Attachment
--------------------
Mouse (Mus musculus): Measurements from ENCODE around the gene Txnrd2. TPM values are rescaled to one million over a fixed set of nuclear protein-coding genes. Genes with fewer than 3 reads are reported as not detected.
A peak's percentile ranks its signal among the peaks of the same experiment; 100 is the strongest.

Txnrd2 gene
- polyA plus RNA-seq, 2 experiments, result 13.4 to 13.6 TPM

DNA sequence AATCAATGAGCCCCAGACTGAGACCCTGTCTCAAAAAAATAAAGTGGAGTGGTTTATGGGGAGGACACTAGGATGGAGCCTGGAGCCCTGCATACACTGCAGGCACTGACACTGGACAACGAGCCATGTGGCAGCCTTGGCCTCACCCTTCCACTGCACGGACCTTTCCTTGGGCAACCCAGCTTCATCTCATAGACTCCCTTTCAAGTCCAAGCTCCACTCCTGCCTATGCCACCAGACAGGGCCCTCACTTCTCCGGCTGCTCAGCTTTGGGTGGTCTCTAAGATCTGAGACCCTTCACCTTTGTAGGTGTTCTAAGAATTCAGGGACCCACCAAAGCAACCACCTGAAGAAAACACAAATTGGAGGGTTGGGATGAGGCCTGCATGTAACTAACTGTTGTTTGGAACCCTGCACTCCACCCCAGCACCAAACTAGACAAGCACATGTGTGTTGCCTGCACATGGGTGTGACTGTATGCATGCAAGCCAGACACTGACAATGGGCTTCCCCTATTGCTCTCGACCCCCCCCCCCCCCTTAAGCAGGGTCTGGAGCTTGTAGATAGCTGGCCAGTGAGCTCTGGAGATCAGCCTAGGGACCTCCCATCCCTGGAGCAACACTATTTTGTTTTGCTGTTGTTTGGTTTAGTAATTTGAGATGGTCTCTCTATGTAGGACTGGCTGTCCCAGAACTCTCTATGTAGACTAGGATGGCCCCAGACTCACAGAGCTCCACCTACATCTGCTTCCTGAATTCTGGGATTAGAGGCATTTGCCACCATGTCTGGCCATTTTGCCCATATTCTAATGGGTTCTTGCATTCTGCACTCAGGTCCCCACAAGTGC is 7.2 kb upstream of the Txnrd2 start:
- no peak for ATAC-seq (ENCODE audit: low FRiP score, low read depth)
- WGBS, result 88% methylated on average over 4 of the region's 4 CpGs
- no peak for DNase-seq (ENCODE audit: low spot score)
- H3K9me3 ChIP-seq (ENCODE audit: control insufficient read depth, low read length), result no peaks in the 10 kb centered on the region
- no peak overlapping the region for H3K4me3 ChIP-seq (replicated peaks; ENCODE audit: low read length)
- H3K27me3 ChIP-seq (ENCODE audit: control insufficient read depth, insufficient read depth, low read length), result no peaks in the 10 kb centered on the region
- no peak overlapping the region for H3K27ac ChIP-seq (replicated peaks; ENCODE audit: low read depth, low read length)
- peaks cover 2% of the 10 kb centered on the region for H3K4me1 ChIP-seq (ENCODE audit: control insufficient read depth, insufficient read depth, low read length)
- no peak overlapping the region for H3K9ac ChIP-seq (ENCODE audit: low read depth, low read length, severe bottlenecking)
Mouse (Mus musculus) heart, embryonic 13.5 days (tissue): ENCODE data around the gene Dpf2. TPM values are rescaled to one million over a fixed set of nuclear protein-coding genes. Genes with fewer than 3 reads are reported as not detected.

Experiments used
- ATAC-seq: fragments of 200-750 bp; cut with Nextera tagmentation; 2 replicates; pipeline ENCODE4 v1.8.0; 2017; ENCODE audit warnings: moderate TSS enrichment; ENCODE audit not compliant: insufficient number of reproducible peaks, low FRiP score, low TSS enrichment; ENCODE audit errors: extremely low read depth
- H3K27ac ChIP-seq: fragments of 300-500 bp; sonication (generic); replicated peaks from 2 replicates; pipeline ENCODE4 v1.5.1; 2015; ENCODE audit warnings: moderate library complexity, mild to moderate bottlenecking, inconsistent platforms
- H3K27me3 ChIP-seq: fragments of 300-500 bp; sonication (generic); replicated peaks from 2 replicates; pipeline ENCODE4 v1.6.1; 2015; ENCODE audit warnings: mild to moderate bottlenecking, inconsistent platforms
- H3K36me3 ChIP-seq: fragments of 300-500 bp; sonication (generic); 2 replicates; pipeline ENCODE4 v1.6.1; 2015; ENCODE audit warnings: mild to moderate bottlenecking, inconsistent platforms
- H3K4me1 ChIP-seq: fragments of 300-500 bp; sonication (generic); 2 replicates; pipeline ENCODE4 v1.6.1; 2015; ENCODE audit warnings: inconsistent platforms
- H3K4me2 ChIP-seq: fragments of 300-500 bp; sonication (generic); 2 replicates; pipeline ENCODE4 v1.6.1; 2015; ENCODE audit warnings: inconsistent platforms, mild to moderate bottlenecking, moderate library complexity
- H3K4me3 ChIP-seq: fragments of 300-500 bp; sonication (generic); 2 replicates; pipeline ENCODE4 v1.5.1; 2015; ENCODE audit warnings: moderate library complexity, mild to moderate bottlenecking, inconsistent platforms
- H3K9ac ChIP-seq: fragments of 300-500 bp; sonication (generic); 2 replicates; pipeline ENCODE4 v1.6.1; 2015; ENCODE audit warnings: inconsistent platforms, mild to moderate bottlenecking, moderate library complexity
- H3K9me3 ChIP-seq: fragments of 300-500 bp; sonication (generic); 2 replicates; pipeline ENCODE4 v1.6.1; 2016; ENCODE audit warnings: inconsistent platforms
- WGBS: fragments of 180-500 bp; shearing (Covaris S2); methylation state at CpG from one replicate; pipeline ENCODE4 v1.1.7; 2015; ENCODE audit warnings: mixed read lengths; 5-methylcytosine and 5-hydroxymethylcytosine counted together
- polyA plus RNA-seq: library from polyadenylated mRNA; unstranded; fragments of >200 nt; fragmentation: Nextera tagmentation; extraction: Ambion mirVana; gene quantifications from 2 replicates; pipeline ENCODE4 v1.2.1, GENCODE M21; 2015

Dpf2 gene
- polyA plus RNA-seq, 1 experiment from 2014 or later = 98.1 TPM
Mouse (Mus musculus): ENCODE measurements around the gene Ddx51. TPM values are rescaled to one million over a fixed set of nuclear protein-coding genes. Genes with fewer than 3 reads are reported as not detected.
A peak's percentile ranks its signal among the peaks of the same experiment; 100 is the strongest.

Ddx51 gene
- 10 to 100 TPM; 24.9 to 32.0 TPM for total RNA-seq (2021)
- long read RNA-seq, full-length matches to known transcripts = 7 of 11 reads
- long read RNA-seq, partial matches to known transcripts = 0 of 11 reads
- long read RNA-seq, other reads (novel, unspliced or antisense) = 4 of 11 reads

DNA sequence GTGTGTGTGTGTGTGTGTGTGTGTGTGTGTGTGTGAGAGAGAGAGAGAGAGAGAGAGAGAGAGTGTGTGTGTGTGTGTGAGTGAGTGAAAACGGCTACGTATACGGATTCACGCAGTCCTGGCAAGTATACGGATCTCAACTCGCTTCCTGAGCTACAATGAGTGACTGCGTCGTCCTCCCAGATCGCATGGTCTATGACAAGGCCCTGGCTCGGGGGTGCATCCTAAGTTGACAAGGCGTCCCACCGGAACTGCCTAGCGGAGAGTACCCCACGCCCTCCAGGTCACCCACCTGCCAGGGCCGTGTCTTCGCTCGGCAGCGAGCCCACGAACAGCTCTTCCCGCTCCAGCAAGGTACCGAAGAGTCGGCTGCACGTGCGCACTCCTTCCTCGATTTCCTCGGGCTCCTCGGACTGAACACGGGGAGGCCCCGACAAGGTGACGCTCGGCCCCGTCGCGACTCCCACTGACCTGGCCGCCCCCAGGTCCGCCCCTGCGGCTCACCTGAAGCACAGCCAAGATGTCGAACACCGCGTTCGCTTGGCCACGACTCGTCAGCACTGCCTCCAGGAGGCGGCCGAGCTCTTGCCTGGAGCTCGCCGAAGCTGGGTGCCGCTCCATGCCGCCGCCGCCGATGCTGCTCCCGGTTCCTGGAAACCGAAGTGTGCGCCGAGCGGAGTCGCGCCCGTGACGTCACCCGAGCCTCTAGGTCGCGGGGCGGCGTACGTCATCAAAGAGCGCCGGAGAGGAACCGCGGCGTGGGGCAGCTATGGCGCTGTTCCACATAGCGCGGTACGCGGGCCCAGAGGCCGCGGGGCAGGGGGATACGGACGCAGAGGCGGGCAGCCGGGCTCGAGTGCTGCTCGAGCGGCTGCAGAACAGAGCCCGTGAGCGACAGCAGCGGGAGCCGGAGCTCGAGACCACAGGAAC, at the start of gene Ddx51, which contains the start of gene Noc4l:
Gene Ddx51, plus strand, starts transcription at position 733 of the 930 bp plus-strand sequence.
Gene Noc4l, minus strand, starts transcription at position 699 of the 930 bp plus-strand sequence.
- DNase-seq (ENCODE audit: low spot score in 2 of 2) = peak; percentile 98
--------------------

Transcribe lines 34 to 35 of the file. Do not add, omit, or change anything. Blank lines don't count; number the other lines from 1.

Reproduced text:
- long read RNA-seq, full-length matches to known transcripts = 7 of 11 reads
- long read RNA-seq, partial matches to known transcripts = 0 of 11 reads